Apple Mac Mini 2010

Makes other SFF PCs look like towers


Review I’ll admit up front that I’ve always liked the Mac Mini. I used one as my main office computer for a couple of years before retiring it to my living room where it’s hooked up to my HD TV and makes a terrific little media centre.

Apple Mac Mini 2010

Apple's Mac Mini: the new Apple TV?

So I was delighted to see that the new model not only sports an even sleeker, more compact, more living room-friendly design but also leads the way by being the first Apple computer ever to include an HDMI port.

And the new Mini now sports the same brushed metal design as the rest of the Mac range - and, perhaps not coincidentally, especially given the addition of HDMI, the Apple TV.

It’s actually a little wider than previous models, measuring 197mm wide and deep, compared to 165mm for the one in my front room. However, they’ve shaved almost 20mm off the height of the unit, bringing it down from 55mm to a svelte 36mm.

Apple Mac Mini 2010

Now with HDMI and SD Card support

The reduction in size is even more impressive when you realise that Apple has managed to squeeze the AC adaptor inside the box too. The Mini does now get warm when it’s running, but you can still lay your hand on it without any discomfort. The only noticeable noise comes from the occasional whirring of the on-board DVD drive.

Similar topics


Other stories you might like

  • Workers win vote to form first-ever US Apple Store union
    Results set to be ratified by labor board by end of the week

    Workers at an Apple Store in Towson, Maryland have voted to form a union, making them the first of the iGiant's retail staff to do so in the United States.

    Out of 110 eligible voters, 65 employees voted in support of unionization versus 33 who voted against it. The organizing committee, known as the Coalition of Organized Retail Employees (CORE), has now filed to certify the results with America's National Labor Relations Board. Members joining this first-ever US Apple Store union will be represented by the International Association of Machinists and Aerospace Workers (IAM).

    "I applaud the courage displayed by CORE members at the Apple store in Towson for achieving this historic victory," IAM's international president Robert Martinez Jr said in a statement on Saturday. "They made a huge sacrifice for thousands of Apple employees across the nation who had all eyes on this election."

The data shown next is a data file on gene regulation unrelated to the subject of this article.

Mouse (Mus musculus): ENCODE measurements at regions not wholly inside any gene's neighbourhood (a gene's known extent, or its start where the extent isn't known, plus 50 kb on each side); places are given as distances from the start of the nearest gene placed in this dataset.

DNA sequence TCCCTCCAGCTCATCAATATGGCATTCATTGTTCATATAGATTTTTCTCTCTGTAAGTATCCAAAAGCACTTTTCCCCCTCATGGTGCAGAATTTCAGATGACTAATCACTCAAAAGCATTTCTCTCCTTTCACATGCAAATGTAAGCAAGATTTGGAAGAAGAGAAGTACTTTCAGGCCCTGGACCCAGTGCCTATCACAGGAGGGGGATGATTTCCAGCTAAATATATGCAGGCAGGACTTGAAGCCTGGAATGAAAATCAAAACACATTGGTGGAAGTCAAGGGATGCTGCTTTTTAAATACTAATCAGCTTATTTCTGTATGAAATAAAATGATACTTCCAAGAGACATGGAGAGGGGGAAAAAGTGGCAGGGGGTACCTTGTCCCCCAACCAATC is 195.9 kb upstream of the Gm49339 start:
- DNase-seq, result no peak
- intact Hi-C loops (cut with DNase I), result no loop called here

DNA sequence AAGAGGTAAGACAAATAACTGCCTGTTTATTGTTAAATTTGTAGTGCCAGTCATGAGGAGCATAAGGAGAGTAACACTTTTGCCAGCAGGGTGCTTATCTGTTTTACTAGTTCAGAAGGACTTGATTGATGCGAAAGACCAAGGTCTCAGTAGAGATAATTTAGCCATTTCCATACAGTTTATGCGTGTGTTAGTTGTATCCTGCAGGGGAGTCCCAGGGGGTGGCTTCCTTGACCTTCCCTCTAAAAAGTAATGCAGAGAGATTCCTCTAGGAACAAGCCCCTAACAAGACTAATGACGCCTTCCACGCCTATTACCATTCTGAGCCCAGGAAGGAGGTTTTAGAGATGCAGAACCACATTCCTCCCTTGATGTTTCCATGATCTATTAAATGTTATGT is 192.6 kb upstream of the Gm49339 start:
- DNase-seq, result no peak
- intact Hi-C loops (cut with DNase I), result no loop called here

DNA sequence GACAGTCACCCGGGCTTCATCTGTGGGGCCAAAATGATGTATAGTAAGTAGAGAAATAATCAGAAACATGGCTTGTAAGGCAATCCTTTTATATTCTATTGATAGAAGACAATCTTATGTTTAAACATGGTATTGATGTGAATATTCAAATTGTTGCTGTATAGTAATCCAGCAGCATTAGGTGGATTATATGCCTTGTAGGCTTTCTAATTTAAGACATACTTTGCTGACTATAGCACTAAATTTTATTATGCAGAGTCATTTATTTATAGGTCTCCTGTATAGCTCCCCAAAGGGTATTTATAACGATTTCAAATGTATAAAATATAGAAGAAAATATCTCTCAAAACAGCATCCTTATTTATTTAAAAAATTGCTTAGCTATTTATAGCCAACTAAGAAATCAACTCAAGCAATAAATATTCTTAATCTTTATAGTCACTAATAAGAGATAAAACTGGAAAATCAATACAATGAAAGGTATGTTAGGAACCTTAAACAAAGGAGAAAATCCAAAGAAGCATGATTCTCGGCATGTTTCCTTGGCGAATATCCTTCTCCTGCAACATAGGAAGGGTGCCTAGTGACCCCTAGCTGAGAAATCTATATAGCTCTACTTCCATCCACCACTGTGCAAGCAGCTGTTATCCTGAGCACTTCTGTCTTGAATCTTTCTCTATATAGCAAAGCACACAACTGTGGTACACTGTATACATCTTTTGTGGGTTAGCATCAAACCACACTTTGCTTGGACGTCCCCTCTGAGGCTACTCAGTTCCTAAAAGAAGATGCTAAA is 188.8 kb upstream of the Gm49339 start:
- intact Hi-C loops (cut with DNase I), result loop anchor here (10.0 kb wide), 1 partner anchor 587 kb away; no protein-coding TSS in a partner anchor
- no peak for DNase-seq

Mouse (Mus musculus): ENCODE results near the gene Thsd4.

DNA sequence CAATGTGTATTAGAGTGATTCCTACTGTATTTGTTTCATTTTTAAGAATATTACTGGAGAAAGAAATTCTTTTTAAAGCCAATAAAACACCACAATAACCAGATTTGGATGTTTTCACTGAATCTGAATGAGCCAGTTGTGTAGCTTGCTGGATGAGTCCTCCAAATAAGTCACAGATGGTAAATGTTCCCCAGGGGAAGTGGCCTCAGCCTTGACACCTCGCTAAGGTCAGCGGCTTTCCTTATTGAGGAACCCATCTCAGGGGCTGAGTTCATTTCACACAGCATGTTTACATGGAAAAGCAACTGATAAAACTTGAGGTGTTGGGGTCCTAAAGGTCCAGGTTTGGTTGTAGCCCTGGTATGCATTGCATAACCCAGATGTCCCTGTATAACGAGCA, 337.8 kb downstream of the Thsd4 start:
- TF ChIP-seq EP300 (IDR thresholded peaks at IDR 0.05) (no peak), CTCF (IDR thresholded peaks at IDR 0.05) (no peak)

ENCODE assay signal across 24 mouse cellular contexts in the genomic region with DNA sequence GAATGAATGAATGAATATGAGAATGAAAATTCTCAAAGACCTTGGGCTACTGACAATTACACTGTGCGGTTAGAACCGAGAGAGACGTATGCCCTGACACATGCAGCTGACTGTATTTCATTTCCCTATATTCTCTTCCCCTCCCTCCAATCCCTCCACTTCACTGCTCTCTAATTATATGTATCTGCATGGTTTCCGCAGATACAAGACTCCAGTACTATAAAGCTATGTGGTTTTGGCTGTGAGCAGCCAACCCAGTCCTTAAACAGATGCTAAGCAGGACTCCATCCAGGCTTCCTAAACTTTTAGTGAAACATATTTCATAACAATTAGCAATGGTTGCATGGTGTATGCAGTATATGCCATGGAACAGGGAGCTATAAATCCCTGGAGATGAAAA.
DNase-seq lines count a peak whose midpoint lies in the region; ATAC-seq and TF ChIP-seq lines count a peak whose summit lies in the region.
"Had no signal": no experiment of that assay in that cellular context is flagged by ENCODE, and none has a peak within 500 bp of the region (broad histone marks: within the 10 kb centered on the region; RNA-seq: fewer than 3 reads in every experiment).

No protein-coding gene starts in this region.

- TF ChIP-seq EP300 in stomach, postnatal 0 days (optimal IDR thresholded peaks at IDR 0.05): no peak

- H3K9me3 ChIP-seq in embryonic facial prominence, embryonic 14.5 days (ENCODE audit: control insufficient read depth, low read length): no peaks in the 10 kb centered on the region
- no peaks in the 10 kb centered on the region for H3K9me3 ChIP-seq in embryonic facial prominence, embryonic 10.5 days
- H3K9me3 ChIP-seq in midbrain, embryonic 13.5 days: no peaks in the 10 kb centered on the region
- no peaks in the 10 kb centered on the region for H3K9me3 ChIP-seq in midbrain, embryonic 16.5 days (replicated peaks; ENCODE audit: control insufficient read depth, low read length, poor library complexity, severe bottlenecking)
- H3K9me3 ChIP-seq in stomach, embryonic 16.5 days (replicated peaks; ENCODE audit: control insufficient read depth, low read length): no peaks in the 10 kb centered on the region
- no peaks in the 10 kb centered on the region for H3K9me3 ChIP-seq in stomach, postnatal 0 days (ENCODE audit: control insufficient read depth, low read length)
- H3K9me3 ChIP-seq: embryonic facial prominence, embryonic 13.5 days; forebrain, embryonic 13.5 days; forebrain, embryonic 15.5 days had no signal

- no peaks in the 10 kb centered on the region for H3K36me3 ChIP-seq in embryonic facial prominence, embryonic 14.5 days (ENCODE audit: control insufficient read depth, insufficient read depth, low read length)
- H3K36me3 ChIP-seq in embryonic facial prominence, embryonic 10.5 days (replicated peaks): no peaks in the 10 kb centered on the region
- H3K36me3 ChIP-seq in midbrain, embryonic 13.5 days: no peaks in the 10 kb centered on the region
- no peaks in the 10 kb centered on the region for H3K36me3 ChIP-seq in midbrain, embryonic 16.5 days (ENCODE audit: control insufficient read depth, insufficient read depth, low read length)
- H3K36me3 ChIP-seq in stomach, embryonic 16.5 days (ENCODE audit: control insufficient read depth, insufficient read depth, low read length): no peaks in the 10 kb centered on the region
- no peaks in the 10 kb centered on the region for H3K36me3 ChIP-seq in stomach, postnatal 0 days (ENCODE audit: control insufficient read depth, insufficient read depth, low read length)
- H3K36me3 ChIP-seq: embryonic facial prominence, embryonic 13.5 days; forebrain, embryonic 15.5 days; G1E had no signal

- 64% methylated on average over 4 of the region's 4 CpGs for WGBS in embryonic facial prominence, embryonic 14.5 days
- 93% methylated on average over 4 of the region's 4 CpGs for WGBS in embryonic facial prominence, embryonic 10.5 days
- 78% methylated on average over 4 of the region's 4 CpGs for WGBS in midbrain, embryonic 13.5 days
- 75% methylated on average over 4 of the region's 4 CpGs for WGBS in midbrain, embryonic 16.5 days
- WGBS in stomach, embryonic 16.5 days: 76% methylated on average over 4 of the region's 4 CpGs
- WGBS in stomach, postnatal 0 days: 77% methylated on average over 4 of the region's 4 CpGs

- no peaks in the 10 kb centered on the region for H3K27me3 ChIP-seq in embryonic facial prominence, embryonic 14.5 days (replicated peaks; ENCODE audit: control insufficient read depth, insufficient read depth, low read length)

Continue reading
  • UK competition watchdog seeks to make mobile browsers, cloud gaming and payments more competitive
    Investigation could help end WebKit monoculture on iOS devices

    The United Kingdom's Competition and Markets Authority (CMA) on Friday said it intends to launch an investigation of Apple's and Google's market power with respect to mobile browsers and cloud gaming, and to take enforcement action against Google for its app store payment practices.

    "When it comes to how people use mobile phones, Apple and Google hold all the cards," said Andrea Coscelli, Chief Executive of the CMA, in a statement. "As good as many of their services and products are, their strong grip on mobile ecosystems allows them to shut out competitors, holding back the British tech sector and limiting choice."

    The decision to open a formal investigation follows the CMA's year-long study of the mobile ecosystem. The competition watchdog's findings have been published in a report that concludes Apple and Google have a duopoly that limits competition.

    Continue reading
  • Apple may have to cough up $1bn to Brits in latest iPhone Batterygate claim
    Lawsuit took its time, just like your older iOS handset

    Another day, another legal claim against Apple for deliberately throttling the performance of its iPhones to save battery power.

    This latest case was brought by Justin Gutmann, who has asked the UK's Competition Appeal Tribunal (CAT) to approve a collective action that could allow as many as 25 million Brits to claim compensation from the American technology giant. He claims the iGiant secretly degraded their smartphones' performance to make the battery power last longer.

    Apple may therefore have to cough up an eye-popping £768 million ($927 million), Gutmann's lawyers estimated, Bloomberg first reported this week.

    Continue reading

Biting the hand that feeds IT © 1998–2022